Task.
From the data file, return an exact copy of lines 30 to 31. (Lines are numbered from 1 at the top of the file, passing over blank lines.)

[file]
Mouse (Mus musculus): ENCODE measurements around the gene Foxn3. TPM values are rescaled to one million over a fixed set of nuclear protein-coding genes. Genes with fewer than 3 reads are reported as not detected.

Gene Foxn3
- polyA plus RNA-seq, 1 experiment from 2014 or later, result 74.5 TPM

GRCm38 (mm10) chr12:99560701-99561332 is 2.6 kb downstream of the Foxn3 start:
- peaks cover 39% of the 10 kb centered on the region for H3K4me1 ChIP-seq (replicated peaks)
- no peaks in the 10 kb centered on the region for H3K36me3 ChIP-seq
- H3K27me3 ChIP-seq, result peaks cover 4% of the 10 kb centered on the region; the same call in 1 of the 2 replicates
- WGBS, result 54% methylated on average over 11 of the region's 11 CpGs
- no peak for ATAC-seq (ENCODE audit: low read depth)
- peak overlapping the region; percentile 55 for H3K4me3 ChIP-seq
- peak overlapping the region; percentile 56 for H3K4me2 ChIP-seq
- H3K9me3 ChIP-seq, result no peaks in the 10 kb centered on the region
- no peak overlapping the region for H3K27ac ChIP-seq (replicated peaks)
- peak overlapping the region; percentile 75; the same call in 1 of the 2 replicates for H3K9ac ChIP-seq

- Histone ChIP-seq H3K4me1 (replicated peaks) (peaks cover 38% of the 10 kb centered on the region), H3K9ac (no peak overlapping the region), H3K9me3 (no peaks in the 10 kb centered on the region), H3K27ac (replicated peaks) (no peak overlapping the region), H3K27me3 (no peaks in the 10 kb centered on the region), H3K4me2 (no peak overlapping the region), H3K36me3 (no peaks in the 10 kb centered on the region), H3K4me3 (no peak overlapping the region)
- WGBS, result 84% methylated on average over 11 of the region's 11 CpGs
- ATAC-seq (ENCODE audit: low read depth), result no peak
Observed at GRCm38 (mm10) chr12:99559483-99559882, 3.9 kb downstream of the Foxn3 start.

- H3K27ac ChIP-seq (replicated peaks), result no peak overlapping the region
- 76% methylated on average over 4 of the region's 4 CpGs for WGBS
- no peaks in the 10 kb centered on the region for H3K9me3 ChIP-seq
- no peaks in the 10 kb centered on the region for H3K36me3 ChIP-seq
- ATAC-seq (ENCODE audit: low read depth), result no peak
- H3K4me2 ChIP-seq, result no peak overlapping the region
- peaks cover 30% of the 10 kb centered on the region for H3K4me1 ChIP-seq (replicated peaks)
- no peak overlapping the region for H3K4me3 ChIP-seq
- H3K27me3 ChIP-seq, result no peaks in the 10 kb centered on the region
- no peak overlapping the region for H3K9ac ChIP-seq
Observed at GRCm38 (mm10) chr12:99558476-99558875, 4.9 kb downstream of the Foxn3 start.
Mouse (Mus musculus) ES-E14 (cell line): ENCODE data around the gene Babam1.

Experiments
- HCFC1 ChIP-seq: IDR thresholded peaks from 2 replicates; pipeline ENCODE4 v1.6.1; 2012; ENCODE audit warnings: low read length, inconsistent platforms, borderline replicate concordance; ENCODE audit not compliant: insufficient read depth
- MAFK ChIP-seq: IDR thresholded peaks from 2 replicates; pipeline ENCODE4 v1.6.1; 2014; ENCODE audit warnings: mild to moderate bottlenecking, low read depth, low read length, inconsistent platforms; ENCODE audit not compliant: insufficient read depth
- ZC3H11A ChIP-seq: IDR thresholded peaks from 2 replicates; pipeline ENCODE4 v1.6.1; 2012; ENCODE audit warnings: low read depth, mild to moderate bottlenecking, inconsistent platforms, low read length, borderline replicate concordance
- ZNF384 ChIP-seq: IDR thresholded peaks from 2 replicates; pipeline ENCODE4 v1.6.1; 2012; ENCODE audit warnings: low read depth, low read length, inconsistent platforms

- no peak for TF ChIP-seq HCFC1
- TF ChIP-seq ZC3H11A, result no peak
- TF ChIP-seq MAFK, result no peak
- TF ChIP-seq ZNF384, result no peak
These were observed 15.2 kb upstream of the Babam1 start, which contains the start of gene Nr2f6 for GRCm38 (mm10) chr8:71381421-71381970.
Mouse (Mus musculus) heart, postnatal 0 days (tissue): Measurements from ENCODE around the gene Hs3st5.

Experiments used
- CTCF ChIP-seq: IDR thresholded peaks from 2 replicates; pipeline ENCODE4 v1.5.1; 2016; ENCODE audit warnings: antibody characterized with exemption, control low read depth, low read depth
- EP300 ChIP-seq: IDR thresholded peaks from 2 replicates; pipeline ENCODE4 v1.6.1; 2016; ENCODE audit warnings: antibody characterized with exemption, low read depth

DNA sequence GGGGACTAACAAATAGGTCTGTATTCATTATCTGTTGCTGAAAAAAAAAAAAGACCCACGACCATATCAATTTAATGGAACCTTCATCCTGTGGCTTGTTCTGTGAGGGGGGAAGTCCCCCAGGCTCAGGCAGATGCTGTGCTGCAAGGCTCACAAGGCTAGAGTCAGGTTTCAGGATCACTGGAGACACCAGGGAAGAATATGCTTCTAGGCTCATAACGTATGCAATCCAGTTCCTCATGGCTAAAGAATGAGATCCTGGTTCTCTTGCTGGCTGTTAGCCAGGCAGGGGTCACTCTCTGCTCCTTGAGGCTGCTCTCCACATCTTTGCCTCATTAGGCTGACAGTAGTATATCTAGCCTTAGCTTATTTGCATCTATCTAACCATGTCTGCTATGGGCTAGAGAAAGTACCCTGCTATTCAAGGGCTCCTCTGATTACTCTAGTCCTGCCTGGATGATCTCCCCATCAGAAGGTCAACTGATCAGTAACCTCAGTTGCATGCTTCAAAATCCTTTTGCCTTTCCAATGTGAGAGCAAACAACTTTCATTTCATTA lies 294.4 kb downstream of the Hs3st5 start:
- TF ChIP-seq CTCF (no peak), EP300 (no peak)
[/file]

Mouse (Mus musculus) ES-E14 (cell line): ENCODE data around the gene Babam1.

Experiments